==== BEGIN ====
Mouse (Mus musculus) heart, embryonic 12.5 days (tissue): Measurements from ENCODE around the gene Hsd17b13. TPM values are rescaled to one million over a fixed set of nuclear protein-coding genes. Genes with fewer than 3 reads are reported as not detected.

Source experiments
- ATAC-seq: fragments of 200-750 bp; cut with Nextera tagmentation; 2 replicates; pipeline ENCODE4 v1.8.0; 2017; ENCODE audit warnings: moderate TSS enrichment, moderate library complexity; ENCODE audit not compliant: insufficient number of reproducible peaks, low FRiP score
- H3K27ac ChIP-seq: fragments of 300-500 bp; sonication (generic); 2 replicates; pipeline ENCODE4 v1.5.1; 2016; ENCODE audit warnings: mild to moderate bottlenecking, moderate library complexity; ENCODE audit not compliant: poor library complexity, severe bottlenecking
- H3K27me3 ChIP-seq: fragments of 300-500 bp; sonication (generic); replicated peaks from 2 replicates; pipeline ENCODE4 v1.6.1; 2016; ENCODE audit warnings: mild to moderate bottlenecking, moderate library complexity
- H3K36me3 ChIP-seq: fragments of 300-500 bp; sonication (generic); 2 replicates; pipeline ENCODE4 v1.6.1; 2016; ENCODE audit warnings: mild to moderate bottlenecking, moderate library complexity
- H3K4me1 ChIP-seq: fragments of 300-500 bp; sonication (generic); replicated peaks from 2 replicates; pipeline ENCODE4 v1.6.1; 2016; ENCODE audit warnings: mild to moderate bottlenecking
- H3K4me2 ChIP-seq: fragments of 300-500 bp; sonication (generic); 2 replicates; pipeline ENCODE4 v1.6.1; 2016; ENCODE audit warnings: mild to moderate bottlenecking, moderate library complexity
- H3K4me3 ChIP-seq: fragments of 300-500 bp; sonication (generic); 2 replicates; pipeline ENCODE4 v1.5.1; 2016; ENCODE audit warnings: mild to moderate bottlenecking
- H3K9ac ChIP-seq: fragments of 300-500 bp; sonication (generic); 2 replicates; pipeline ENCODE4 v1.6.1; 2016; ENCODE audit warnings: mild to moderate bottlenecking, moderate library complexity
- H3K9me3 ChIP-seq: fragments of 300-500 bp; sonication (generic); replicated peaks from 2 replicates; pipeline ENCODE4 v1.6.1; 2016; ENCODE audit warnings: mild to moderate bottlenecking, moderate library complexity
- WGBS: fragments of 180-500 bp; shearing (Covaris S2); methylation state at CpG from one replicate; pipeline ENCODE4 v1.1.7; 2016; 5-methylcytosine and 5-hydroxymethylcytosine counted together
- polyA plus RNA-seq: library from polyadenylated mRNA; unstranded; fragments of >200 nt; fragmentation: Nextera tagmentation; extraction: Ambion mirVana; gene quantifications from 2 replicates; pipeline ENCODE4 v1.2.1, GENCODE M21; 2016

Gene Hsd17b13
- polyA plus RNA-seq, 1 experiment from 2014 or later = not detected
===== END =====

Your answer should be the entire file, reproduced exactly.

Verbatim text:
Mouse (Mus musculus) heart, embryonic 12.5 days (tissue): Measurements from ENCODE around the gene Hsd17b13. TPM values are rescaled to one million over a fixed set of nuclear protein-coding genes. Genes with fewer than 3 reads are reported as not detected.

Source experiments
- ATAC-seq: fragments of 200-750 bp; cut with Nextera tagmentation; 2 replicates; pipeline ENCODE4 v1.8.0; 2017; ENCODE audit warnings: moderate TSS enrichment, moderate library complexity; ENCODE audit not compliant: insufficient number of reproducible peaks, low FRiP score
- H3K27ac ChIP-seq: fragments of 300-500 bp; sonication (generic); 2 replicates; pipeline ENCODE4 v1.5.1; 2016; ENCODE audit warnings: mild to moderate bottlenecking, moderate library complexity; ENCODE audit not compliant: poor library complexity, severe bottlenecking
- H3K27me3 ChIP-seq: fragments of 300-500 bp; sonication (generic); replicated peaks from 2 replicates; pipeline ENCODE4 v1.6.1; 2016; ENCODE audit warnings: mild to moderate bottlenecking, moderate library complexity
- H3K36me3 ChIP-seq: fragments of 300-500 bp; sonication (generic); 2 replicates; pipeline ENCODE4 v1.6.1; 2016; ENCODE audit warnings: mild to moderate bottlenecking, moderate library complexity
- H3K4me1 ChIP-seq: fragments of 300-500 bp; sonication (generic); replicated peaks from 2 replicates; pipeline ENCODE4 v1.6.1; 2016; ENCODE audit warnings: mild to moderate bottlenecking
- H3K4me2 ChIP-seq: fragments of 300-500 bp; sonication (generic); 2 replicates; pipeline ENCODE4 v1.6.1; 2016; ENCODE audit warnings: mild to moderate bottlenecking, moderate library complexity
- H3K4me3 ChIP-seq: fragments of 300-500 bp; sonication (generic); 2 replicates; pipeline ENCODE4 v1.5.1; 2016; ENCODE audit warnings: mild to moderate bottlenecking
- H3K9ac ChIP-seq: fragments of 300-500 bp; sonication (generic); 2 replicates; pipeline ENCODE4 v1.6.1; 2016; ENCODE audit warnings: mild to moderate bottlenecking, moderate library complexity
- H3K9me3 ChIP-seq: fragments of 300-500 bp; sonication (generic); replicated peaks from 2 replicates; pipeline ENCODE4 v1.6.1; 2016; ENCODE audit warnings: mild to moderate bottlenecking, moderate library complexity
- WGBS: fragments of 180-500 bp; shearing (Covaris S2); methylation state at CpG from one replicate; pipeline ENCODE4 v1.1.7; 2016; 5-methylcytosine and 5-hydroxymethylcytosine counted together
- polyA plus RNA-seq: library from polyadenylated mRNA; unstranded; fragments of >200 nt; fragmentation: Nextera tagmentation; extraction: Ambion mirVana; gene quantifications from 2 replicates; pipeline ENCODE4 v1.2.1, GENCODE M21; 2016

Gene Hsd17b13
- polyA plus RNA-seq, 1 experiment from 2014 or later = not detected